Stanley No. 5 C, Type 9 hand plane -- having a hard time finding them online

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Forum topic by AJThompson posted 03-20-2013 08:44 AM 1328 views 0 times favorited 9 replies Add to Favorites Watch
View AJThompson's profile


3 posts in 1362 days

03-20-2013 08:44 AM

Topic tags/keywords: hand plane stanley stanley no 5 restoration

Hi folks,

Long-time reader, first-time poster. :)

I’ve bought a few old hand planes at flea markets and swap meets recently because a) it’s fun to restore them, b) my dad does the same thing and we’re both kind of competitive, and c) they’re just gorgeous and I love to look at them. Oh, and I’m also refining (or probably more like developing) my hand tool skills, so I don’t approach purchases as a collector, so much as a future user.

That said, after I find one I like and successfully haggle the price down to under $20, I have a good deal of fun researching the type, popularity, collectibility, etc., before beginning restoration. I found one this weekend, though, that’s stumping me. I know it’s a Stanley No. 5 C, Type 9, and it’s in pretty good condition. But in looking for comparables online, I’m coming up short. Is this because they’re a dime a dozen and no one (but me) buys them? Is it because they’re somewhat rare? Is it because real woodworkers eschew corrugated soles and leave them to collectors (which I learned here)? What gives? I’m having a real hard time finding other examples to compare mine to.

Many thanks for any thoughts you might have.

(And I only paid $10, by the way. Talked the dude down from $25. That alone makes it worthwhile to me.)

-- I'm not a novice, I'm a student. And I'm not a collector, I'm an addict.

9 replies so far

View chrisstef's profile


15678 posts in 2474 days

#1 posted 03-20-2013 03:12 PM

AJ – im not sure why you are having a tough time finding comps of the T95C but my guess is that a lot of people dont type their planes unless they are a woodworker or a collector. I only pretend to be both and i dont really know the types of my planes. My guess its worth around $50-$75 all clean and tuned. Ive got an early 5C and love it for all kinds of tasks. I wouldnt turn my nose up at any plane that makes shavings.

Welcome to the gang …

-- rock, chalk, jayhawk

View Don W's profile

Don W

17971 posts in 2035 days

#2 posted 03-20-2013 03:45 PM

We’ll need some pic’s, the rule around here is pic’s or it didn’t happen.

What info are you looking for?

-- Master hand plane hoarder. -

View JayT's profile


4788 posts in 1679 days

#3 posted 03-20-2013 03:46 PM

Totally agree with ‘stef that most people do not type their planes, so if you are using “Type 9” as a search parameter, it might be difficult to find matches. Try just looking at low knob planes and determining the type on your own.

Ebay really seems to set the prices. Doing a quick search for #5’s that have sold recently turned up:

This smooth bottom

This corrugated that sold as a Buy it Now


This one that needed a good cleanup

There are probably more, I just didn’t have time to look and these probably give a good idea of high, low and average value. I have a repaired Type 9 5C that was picked up at an auction, in a lot with a broken 605C parts plane for $20.

If you only paid $10 for a complete Type 9, you got a steal!


Is it because real woodworkers eschew corrugated soles and leave them to collectors (which I learned here)?

I don’t know where you learned that, I have several corrugated sole planes and don’t consider myself a collector. There are a bunch of others that feel the same way. I think the general consensus when corrugated vs. smooth has been discussed is that the corrugations are of very limited value (saving time flattening is the main one). I wouldn’t purposely seek out or turn down a plane because of the sole type, there are too many other, more important factors when deciding to purchase a plane.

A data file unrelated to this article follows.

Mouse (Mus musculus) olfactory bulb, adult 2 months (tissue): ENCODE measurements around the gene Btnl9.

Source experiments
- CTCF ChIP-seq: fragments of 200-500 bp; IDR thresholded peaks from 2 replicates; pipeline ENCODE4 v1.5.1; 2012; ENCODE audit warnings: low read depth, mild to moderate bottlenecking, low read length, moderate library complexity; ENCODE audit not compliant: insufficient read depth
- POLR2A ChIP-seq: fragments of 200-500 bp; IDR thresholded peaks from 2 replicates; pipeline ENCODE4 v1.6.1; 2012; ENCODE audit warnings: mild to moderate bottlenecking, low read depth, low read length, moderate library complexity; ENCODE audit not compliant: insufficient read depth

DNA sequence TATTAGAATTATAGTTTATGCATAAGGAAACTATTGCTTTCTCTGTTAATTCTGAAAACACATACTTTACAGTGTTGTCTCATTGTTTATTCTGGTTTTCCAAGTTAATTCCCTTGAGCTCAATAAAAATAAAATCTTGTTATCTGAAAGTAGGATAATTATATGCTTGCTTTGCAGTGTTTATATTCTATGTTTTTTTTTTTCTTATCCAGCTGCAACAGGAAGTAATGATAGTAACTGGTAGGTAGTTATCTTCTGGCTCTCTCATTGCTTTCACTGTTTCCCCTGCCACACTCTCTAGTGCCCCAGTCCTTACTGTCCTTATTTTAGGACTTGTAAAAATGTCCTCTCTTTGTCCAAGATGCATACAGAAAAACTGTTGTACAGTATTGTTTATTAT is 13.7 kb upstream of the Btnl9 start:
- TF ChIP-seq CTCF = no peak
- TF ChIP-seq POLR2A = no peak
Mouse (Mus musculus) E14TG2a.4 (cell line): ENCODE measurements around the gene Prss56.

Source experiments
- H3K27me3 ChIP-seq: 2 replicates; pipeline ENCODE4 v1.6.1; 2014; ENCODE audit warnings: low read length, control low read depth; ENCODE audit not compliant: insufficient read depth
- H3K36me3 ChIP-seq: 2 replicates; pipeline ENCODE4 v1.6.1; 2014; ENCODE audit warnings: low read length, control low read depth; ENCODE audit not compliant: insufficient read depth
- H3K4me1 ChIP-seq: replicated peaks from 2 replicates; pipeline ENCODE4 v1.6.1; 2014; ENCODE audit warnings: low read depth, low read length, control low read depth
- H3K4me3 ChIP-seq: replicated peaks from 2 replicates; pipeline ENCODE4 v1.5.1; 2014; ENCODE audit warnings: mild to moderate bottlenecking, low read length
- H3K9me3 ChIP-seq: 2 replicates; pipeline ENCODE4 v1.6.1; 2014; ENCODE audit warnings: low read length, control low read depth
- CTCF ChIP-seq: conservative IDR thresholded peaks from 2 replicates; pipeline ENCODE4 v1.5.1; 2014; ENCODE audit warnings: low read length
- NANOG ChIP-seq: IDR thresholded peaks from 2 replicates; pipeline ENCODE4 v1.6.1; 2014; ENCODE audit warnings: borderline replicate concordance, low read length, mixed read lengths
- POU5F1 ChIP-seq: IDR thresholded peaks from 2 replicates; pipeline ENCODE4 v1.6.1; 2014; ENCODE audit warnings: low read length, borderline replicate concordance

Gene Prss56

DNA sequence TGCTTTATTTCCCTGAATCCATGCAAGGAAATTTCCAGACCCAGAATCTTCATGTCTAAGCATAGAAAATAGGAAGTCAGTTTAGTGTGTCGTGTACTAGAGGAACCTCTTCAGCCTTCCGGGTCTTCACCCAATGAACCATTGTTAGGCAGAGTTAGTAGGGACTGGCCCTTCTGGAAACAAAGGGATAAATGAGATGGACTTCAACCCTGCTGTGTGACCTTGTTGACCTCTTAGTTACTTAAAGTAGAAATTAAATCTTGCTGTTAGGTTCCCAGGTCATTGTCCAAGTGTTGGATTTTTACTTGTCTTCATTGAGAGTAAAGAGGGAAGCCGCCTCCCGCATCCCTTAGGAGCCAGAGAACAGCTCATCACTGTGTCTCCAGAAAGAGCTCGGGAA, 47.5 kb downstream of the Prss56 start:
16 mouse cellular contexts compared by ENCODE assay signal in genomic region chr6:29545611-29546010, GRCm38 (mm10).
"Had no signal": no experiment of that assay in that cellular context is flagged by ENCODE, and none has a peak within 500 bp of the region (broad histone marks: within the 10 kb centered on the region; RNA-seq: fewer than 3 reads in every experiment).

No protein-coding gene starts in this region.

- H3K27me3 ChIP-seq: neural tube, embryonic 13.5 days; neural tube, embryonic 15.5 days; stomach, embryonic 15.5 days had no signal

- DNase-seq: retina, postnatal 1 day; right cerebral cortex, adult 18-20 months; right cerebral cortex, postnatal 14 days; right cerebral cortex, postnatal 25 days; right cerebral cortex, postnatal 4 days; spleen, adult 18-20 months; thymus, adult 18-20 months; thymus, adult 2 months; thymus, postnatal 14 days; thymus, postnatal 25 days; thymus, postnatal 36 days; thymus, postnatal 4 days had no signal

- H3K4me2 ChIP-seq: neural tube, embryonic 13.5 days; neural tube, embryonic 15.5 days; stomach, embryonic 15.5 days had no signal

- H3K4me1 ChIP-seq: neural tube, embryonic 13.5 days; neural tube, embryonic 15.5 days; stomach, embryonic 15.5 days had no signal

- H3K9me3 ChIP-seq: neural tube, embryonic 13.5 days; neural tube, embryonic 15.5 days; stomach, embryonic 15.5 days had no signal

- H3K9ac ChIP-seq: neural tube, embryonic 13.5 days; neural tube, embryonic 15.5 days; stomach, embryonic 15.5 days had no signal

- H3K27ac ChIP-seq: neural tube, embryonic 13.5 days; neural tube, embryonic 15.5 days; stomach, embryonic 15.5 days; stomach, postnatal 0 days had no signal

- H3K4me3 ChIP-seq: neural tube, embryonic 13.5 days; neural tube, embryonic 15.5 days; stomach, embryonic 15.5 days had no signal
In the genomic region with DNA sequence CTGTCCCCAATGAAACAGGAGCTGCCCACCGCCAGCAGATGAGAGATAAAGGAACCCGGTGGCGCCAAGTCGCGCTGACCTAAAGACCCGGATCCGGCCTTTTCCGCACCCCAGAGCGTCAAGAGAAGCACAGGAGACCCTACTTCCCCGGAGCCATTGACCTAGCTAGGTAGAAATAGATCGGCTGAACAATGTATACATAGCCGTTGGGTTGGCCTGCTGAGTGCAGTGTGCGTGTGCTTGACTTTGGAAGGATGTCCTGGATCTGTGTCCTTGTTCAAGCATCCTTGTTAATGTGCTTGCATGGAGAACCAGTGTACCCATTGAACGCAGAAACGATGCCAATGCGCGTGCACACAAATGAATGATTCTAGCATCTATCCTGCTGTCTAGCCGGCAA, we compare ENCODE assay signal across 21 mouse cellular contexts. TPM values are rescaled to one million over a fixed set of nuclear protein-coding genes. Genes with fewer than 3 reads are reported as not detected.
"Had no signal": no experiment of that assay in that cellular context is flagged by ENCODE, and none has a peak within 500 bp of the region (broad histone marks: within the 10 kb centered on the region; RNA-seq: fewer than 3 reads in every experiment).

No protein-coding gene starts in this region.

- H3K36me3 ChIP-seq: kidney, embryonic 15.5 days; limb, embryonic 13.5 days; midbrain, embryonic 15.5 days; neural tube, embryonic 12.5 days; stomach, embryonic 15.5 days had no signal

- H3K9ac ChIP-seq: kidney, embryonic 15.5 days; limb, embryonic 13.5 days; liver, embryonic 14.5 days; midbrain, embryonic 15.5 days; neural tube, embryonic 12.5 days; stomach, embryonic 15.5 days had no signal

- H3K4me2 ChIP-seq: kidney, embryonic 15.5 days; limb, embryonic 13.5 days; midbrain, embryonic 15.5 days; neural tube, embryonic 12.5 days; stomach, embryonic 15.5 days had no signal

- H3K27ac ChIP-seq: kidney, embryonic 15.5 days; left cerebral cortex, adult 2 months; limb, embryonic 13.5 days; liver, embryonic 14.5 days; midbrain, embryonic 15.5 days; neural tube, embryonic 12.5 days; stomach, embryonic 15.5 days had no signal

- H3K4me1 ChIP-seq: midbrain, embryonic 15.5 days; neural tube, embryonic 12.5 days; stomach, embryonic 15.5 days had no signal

-- "Good judgement is the result of experience. A lot of experience is the result of poor judgement."

View CharlieM1958's profile


16244 posts in 3686 days

#4 posted 03-20-2013 03:52 PM

I agree with all of the above.

I would value that plane at $20 in rusty but intact condition, $40 if nice and clean, and maybe as much as $75 if restored, tuned, and ready to use.

-- Charlie M. "Woodworking - patience = firewood"

View AJThompson's profile


3 posts in 1362 days

#5 posted 03-20-2013 04:05 PM

Thanks all. I do have pictures—at home and still on the camera. I’ll post them later today for more feedback on whether it was a good buy or not. It definitely needs a cleaning, but looks like it’s in pretty good shape other than that.

-- I'm not a novice, I'm a student. And I'm not a collector, I'm an addict.

View Loren's profile


8315 posts in 3115 days

#6 posted 03-20-2013 05:13 PM

I think I’m real enough at woodworking and I like
corrugated soles on Bailey jack planes. Both flat
and corrugated are common. My opinion is the
corrugations help when planing wet and pitchy
wood like framing lumber.

View sikrap's profile


1121 posts in 2827 days

#7 posted 03-20-2013 06:42 PM

At $10 you got a good deal if its in anywhere near decent condition. If the knob and tote are in good shape, you did very well.

-- Dave, Colonie, NY

View Bill White's profile

Bill White

4459 posts in 3428 days

#8 posted 03-20-2013 06:49 PM

I’ve got both Cs and smooths. Use ‘em, won’t differentiate between ‘em. Kinda seems like a point of discussion over a good cigar and old brandy. Then again, I’m not a collector.


View Don W's profile

Don W

17971 posts in 2035 days

#9 posted 03-20-2013 07:12 PM

But there is nothing like a good cigar, a good brandy, and a good plane conversation.

-- Master hand plane hoarder. -

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